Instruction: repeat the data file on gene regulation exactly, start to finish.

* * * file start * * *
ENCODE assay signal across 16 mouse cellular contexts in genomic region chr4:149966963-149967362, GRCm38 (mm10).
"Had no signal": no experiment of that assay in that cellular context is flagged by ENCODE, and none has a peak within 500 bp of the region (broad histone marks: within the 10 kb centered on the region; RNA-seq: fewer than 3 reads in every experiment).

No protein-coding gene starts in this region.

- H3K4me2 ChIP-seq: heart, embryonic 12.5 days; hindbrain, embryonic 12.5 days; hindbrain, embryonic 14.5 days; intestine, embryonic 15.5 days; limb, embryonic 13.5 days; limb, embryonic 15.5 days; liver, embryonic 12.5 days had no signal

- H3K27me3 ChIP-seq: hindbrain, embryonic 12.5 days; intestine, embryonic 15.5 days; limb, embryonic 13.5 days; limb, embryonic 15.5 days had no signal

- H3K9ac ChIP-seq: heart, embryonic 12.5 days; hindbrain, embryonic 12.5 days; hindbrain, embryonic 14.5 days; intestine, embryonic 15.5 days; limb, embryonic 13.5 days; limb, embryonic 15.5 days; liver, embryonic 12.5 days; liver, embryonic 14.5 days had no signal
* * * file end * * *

ENCODE assay signal across 16 mouse cellular contexts in genomic region chr4:149966963-149967362, GRCm38 (mm10).
"Had no signal": no experiment of that assay in that cellular context is flagged by ENCODE, and none has a peak within 500 bp of the region (broad histone marks: within the 10 kb centered on the region; RNA-seq: fewer than 3 reads in every experiment).

No protein-coding gene starts in this region.

- H3K4me2 ChIP-seq: heart, embryonic 12.5 days; hindbrain, embryonic 12.5 days; hindbrain, embryonic 14.5 days; intestine, embryonic 15.5 days; limb, embryonic 13.5 days; limb, embryonic 15.5 days; liver, embryonic 12.5 days had no signal

- H3K27me3 ChIP-seq: hindbrain, embryonic 12.5 days; intestine, embryonic 15.5 days; limb, embryonic 13.5 days; limb, embryonic 15.5 days had no signal

- H3K9ac ChIP-seq: heart, embryonic 12.5 days; hindbrain, embryonic 12.5 days; hindbrain, embryonic 14.5 days; intestine, embryonic 15.5 days; limb, embryonic 13.5 days; limb, embryonic 15.5 days; liver, embryonic 12.5 days; liver, embryonic 14.5 days had no signal